Here's a tale from a reader who knows about automotive electrical circuits and quickly figured out what was wrong - perhaps his quick thinking can save you from problems in the future.

Reading problems with unusual fixes reminded me of a Corvair I had many moons ago. (This car had a manual choke.) One morning after I turned the key to start it, I happened to look back and noticed smoke coming out of the engine compartment. ( Remember, this was rear engine car.) I quickly shut off the car, lifted the hood, but found nothing. When I started it again, the same problem. Smoke. Looking and poking around, I happened to touch the choke cable, and it was hot. Now, this threw me for a loop. There not supposed to be any electrical current going through the cable, this is strictly a mechanical thing. I started the car again, and observe the choke cable getting hotter and hotter. Then the light clicked on in my head. I quickly checked the block to body ground strap, and sure enough, it was broken off. The juice was going through the choke cable, and since it presented high resistance, it heated up. Since then I always try to look for the simplest most obvious problem first before I get into heavy duty diagnostics.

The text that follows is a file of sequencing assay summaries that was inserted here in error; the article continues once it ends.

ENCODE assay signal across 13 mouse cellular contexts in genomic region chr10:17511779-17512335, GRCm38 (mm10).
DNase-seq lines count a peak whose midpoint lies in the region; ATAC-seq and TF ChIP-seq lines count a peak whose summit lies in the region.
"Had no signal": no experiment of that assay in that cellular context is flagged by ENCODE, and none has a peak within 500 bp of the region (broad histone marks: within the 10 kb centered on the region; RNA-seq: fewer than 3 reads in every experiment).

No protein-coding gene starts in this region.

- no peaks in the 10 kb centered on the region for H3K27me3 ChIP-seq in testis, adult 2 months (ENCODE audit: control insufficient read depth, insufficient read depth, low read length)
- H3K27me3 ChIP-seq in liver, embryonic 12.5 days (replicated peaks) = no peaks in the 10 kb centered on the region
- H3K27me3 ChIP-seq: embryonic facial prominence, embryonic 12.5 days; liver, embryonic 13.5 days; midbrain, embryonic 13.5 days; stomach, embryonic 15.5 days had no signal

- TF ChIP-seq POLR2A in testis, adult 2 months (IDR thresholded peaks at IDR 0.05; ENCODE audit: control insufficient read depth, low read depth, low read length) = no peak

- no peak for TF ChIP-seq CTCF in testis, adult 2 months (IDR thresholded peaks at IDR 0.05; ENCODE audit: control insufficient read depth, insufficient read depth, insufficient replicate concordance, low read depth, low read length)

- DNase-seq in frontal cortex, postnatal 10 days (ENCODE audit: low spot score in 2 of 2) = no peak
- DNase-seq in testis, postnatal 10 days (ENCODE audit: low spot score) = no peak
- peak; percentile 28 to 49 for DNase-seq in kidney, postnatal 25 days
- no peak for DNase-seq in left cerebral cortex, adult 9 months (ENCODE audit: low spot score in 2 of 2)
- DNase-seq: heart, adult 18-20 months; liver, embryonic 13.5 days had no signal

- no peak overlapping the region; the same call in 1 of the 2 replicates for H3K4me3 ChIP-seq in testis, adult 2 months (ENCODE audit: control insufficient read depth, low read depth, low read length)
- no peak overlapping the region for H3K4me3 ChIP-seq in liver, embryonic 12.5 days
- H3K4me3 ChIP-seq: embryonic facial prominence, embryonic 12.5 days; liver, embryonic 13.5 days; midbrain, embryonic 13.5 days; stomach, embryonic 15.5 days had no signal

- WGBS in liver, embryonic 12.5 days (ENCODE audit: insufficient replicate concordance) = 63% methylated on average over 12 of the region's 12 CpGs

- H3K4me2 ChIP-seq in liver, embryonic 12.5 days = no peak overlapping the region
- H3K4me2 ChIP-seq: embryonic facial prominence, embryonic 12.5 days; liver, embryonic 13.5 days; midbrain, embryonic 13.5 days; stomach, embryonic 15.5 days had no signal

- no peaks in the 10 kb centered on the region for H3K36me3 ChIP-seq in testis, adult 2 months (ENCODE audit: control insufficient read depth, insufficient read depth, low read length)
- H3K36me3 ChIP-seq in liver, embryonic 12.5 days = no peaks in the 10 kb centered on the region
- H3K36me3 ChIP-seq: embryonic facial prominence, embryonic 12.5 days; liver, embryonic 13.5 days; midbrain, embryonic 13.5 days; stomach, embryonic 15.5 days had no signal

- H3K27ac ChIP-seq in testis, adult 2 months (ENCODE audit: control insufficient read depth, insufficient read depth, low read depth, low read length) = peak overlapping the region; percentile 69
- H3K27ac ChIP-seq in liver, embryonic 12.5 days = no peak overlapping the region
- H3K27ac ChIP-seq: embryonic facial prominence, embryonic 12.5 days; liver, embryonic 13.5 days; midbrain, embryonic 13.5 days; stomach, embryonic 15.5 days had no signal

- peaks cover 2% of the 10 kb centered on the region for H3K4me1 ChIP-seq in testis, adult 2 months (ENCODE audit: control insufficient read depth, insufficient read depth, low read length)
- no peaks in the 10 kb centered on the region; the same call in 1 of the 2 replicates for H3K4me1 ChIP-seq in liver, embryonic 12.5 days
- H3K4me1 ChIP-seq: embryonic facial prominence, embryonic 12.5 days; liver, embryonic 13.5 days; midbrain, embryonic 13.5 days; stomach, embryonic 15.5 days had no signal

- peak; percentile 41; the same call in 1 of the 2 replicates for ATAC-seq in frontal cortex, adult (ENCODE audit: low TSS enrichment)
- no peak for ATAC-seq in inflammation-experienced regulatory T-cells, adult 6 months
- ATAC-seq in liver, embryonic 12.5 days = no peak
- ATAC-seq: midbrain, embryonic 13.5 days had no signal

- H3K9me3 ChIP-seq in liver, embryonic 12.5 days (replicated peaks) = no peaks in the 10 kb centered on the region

Editor's note: There are no car on the market today which have a manual choke cable but there are many other paths to ground that can cause headaches if the main engine ground strap is corroded or broken - its a good thing to check out first when you have flaky electrical problems.

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